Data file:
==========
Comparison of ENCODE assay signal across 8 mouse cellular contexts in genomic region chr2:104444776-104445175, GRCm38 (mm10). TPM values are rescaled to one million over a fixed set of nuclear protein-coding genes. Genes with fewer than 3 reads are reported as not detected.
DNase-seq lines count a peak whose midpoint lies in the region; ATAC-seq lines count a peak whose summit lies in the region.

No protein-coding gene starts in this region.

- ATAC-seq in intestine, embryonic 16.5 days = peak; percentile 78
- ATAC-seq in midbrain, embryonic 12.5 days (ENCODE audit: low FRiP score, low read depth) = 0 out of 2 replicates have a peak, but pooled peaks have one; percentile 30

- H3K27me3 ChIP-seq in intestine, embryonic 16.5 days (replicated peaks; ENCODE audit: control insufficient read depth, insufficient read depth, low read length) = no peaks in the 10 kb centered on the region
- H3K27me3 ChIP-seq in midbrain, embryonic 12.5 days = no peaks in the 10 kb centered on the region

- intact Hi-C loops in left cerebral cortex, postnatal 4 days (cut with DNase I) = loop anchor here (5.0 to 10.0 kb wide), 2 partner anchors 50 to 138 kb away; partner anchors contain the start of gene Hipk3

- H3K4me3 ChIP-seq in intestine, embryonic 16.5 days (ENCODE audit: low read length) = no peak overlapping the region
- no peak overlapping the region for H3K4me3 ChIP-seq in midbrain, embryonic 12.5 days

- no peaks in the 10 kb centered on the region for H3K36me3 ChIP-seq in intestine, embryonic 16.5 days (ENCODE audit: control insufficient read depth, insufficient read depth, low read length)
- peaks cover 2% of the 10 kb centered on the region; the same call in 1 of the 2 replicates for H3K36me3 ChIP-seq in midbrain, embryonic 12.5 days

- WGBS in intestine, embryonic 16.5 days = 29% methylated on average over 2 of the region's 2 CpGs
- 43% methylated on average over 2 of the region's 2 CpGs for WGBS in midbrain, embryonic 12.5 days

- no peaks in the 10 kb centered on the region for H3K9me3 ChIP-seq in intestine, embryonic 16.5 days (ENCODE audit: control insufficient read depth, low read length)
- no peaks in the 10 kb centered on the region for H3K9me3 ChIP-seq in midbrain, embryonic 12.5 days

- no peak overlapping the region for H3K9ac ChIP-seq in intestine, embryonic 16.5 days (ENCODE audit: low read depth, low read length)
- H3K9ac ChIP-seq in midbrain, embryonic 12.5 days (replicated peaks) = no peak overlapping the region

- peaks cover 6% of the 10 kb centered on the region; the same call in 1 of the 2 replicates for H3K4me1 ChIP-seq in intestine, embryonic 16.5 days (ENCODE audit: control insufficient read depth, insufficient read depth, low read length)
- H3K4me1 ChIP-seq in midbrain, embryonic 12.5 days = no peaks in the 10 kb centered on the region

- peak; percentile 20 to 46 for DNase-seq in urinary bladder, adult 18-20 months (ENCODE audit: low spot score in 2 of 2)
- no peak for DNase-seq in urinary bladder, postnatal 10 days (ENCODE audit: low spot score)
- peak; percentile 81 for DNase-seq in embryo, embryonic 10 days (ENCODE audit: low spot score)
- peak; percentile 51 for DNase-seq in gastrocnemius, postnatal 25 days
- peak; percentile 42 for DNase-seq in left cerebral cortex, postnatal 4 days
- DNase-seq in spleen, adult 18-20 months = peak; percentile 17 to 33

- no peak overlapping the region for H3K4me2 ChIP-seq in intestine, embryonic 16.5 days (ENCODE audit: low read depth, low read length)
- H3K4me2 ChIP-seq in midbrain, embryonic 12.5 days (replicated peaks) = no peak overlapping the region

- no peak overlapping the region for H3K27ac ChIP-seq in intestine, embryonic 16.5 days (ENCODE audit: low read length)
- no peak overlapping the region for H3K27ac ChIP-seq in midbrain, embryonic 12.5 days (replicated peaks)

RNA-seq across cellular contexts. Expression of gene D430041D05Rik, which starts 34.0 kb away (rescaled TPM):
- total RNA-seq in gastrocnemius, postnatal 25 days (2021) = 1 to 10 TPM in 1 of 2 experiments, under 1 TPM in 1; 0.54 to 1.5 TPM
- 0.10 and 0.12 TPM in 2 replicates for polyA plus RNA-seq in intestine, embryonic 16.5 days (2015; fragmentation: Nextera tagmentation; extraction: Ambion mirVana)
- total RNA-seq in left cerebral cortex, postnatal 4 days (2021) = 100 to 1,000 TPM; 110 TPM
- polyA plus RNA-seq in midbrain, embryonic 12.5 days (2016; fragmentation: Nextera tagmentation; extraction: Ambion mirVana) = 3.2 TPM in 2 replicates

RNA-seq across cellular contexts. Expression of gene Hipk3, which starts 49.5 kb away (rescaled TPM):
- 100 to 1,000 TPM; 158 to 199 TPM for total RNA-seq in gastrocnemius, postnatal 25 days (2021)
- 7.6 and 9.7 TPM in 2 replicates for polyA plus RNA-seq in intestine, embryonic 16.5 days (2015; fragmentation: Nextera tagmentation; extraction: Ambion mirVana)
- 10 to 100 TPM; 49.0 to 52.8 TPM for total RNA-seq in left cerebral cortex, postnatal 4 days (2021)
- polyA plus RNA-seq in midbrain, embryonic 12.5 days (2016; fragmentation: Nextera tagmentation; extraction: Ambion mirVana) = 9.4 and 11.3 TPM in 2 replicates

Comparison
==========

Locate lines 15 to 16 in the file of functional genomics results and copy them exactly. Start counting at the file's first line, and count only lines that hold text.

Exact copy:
- no peaks in the 10 kb centered on the region for H3K9me3 ChIP-seq in intestine, embryonic 16.5 days (ENCODE audit: control insufficient read depth, low read length)
- no peaks in the 10 kb centered on the region for H3K9me3 ChIP-seq in midbrain, embryonic 12.5 days